Puzzle at a Glance
Puzzle Number in The Sunday TimesST 4534
Date of Publication in The Sunday TimesSunday, April 21, 2013
Link to Full ReviewTimes for the Times [ST 4534]
Times for the Times Review Written ByDave Perry
Dave Perry's Solving Time
Date of Publication in the Toronto StarSaturday, May 11, 2013
Date of Publication in the Vancouver SunSaturday, May 18, 2013
█ - solved without assistance
█ - incorrect prior to use of puzzle solving tools
█ - solved with assistance from puzzle solving tools
█ - solved with aid of checking letters provided by puzzle solving tools
█ - unsolved or incorrect prior to visiting Times for the Times
This puzzle appears on the Sunday puzzles pages in the Saturday, May 18, 2013 edition of The Ottawa Citizen.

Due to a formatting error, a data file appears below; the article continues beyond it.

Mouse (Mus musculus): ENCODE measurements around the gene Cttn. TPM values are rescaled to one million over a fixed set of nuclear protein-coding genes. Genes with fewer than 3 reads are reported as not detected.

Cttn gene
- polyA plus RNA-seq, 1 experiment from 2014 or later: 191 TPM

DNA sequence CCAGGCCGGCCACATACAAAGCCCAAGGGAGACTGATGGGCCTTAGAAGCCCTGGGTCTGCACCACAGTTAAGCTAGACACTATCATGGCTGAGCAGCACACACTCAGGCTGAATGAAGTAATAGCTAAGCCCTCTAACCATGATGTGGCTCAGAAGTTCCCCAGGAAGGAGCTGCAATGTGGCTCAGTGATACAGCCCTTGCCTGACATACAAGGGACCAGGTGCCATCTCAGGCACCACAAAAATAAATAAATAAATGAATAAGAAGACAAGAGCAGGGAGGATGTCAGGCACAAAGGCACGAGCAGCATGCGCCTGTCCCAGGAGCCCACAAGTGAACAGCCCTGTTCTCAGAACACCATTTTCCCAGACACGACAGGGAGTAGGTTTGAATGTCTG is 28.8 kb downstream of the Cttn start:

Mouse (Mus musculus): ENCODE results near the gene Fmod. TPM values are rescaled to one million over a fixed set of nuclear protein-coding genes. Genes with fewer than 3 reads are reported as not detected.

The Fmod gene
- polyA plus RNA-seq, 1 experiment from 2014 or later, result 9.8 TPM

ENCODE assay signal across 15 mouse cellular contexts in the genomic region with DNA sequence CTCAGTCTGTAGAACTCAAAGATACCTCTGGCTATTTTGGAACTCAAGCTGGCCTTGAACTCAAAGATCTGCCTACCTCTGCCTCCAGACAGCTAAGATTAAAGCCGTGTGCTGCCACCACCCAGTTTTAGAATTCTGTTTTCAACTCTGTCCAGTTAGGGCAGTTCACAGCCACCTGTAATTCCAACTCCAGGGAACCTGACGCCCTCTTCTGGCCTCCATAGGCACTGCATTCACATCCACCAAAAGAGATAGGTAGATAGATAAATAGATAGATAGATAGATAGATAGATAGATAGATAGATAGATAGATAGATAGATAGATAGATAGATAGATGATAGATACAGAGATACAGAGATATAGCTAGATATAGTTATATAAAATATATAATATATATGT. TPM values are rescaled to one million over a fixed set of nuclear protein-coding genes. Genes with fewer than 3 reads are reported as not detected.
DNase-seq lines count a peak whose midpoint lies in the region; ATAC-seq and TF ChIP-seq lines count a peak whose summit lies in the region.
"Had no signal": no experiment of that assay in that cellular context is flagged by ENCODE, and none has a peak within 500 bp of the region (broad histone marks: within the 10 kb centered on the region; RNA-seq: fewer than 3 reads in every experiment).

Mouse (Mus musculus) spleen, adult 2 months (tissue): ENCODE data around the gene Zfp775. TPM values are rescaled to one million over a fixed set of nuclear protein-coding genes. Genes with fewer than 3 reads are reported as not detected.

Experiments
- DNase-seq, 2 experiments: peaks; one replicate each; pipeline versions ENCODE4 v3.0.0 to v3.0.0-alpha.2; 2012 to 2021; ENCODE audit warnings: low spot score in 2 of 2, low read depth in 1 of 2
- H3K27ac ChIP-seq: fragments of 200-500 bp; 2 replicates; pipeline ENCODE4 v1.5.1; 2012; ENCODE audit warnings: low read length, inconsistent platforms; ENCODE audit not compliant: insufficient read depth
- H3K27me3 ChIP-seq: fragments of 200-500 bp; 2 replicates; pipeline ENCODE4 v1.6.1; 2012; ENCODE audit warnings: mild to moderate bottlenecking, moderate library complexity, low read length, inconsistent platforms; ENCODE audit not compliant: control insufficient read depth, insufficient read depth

IntroductionI thought that this was a bit easier than most of the Sunday Times puzzles we have seen recently.
Notes on Today's Puzzle
This commentary should be read in conjunction with the full review at Times for the Times, to which a link is provided in the table above.
1a Stratospheric rent for lowest levels in the Savoy? (9,4)
Here Savoy refers not to the area of SE France bordering on Italy, but to the Savoy Theatre in London, England. The theatre opened in 1881 and was built by Richard D'Oyly Carte on the site of the old Savoy Palace as a showcase for the popular series of comic operas of Gilbert and Sullivan, which became known as the Savoy Operas as a result. As an aside, the theatre was the first theatre, and the first public building in the world, to be lit entirely by electricity.